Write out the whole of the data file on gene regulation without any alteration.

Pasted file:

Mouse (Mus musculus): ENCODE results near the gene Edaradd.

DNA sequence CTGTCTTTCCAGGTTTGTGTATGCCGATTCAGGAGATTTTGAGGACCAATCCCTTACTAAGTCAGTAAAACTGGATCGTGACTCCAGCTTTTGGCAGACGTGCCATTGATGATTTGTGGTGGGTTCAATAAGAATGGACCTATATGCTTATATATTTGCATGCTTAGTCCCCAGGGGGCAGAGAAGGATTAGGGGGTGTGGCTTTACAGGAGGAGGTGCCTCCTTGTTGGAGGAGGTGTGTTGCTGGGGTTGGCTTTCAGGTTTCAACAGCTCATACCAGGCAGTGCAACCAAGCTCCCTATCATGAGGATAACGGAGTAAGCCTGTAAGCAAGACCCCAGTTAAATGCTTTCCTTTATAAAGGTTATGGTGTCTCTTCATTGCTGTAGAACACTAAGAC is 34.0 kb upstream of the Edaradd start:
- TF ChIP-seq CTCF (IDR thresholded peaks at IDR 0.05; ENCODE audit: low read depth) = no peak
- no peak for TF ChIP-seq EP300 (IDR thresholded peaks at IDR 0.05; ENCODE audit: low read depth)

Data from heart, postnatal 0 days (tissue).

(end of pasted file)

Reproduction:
Mouse (Mus musculus): ENCODE results near the gene Edaradd.

DNA sequence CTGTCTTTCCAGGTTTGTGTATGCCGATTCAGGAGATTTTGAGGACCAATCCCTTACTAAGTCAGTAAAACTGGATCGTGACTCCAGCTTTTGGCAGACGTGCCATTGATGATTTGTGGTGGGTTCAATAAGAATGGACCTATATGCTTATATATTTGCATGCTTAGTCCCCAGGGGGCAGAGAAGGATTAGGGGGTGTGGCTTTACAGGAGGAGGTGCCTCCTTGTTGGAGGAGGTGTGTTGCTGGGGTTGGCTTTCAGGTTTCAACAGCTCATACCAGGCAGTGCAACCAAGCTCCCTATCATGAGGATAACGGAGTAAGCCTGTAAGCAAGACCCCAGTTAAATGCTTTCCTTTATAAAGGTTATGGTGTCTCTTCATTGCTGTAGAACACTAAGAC is 34.0 kb upstream of the Edaradd start:
- TF ChIP-seq CTCF (IDR thresholded peaks at IDR 0.05; ENCODE audit: low read depth) = no peak
- no peak for TF ChIP-seq EP300 (IDR thresholded peaks at IDR 0.05; ENCODE audit: low read depth)

Data from heart, postnatal 0 days (tissue).